The feds are worried about the CRE crash:
Banks in the U.S. “are slow” to take losses on their commercial real-estate loans being battered by slumping property values and rental payments, according to a Federal Reserve presentation to banking regulators last month.
The remarks suggest that banking regulators are girding for a rerun of the housing-related losses now slamming thousands of banks that failed to set aside enough capital during the boom to cushion themselves when the bubble burst. “Banks will be slow to recognize the severity of the loss — just as they were in residential,” according to the Fed presentation, which was reviewed by The Wall Street Journal.
In other cheerful news:
A year after Washington rescued the big names of American finance, it’s still hard to get a loan. But the problem isn’t just tight-fisted banks.
The continued disarray in debt-securitization markets, which in recent years were the source of roughly 60 percent of all credit in the United States, is making loans scarce and threatening to slow the economic recovery. Many of these markets are operating only because the government is propping them up.
But now the Federal Reserve has put these markets on notice that it plans to withdraw its support for them. Policy makers hope private investors will return to the markets, which imploded during the financial crisis.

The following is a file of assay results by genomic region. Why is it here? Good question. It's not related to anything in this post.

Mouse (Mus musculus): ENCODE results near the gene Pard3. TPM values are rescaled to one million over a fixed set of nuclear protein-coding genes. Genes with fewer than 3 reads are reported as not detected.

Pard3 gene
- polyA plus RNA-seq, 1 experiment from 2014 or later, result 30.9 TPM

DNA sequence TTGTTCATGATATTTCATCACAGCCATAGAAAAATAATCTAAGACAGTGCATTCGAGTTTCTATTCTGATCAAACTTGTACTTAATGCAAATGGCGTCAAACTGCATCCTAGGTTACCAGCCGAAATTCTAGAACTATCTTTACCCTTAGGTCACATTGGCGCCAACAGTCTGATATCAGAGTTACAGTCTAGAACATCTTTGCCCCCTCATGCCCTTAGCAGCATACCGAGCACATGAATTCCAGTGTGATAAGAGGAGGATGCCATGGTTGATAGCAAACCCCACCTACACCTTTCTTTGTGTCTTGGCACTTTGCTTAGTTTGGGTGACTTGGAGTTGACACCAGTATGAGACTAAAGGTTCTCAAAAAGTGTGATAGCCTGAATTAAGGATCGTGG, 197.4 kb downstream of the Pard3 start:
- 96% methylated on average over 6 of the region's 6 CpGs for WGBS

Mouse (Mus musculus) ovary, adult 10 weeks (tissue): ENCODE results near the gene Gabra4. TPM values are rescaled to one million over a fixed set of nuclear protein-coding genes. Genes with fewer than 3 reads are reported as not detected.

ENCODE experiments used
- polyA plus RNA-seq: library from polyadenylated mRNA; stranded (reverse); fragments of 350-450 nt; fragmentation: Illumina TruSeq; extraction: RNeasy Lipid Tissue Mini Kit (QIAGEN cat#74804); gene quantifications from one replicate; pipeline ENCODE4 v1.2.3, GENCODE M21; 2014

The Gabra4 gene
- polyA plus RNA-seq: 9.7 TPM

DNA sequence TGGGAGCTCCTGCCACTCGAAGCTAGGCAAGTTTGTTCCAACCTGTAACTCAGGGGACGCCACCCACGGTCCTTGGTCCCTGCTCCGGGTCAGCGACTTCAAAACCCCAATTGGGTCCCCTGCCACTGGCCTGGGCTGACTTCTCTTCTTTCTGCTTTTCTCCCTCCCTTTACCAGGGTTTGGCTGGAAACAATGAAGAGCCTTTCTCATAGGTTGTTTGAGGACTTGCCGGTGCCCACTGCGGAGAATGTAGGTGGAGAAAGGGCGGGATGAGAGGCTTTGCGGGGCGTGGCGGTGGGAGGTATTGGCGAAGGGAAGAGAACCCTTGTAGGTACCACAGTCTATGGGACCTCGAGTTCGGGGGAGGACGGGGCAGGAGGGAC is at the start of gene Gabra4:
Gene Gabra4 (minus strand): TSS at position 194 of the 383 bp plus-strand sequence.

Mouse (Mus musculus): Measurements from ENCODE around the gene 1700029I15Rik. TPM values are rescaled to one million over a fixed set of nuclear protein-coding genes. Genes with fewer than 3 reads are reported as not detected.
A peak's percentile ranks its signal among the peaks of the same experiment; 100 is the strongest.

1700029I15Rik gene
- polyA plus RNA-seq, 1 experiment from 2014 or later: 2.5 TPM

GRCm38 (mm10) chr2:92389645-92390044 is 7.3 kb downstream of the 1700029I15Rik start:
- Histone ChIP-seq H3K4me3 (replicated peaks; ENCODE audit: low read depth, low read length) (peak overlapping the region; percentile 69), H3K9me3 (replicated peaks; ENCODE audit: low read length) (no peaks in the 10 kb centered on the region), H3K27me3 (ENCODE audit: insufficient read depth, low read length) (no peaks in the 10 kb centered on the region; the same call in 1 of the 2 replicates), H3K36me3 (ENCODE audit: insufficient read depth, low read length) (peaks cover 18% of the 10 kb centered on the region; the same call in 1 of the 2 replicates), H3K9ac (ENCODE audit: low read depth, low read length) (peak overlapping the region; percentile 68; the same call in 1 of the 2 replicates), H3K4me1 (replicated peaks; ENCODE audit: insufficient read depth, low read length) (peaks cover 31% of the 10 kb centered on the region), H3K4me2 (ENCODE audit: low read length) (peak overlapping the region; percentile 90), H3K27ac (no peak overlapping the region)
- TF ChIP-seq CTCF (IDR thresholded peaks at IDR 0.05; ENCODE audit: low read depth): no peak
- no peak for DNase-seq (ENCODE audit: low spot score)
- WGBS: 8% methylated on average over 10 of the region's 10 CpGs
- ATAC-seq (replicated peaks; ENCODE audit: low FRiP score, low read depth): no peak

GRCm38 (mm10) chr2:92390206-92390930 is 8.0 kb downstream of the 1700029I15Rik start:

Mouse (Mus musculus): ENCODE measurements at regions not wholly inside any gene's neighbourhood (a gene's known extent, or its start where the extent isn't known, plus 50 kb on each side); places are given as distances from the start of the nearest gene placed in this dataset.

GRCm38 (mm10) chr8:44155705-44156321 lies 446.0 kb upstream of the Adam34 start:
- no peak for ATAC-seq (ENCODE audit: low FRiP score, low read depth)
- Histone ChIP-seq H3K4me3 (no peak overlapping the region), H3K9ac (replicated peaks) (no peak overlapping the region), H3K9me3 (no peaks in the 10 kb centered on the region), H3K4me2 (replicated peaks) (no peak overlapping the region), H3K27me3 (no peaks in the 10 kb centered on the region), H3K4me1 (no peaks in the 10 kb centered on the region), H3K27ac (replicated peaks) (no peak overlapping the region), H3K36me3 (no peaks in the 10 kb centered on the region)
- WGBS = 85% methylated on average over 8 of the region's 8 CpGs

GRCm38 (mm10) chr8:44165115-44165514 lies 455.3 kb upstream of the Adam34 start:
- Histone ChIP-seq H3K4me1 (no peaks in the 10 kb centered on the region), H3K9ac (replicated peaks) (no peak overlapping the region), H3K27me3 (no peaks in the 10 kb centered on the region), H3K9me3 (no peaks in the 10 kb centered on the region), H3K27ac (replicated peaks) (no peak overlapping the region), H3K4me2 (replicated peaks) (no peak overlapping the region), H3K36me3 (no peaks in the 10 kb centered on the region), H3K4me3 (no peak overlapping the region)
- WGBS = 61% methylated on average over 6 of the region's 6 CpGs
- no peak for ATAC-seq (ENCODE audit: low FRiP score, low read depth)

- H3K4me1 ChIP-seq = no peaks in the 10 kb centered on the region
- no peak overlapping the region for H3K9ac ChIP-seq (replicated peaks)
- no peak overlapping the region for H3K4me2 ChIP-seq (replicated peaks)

The exit will require a delicate balancing act, government officials said.
“You do it incrementally, where and when you think you can, and not sooner,” said Lee Sachs, a counselor to the Treasury secretary, Timothy F. Geithner.
The debt-securitization markets finance corporate loans, home mortgages, student loans and more. In good times, they enabled banks to package their loans into securities and resell them to investors. That process, known as securitization, freed banks to lend even more money.
Many investors have lost trust in securitization after losing huge sums on packages of subprime mortgages that had high default rates. The government has since spent more than $1 trillion trying to restore the markets, with mixed success.
And until something is done to reshape the market does business, no one in their right might would trust this stuff. At any rate, it is going to be both tragic and funny to watch Atrios and the rest of the DFH crowd be right about a double-dip recession.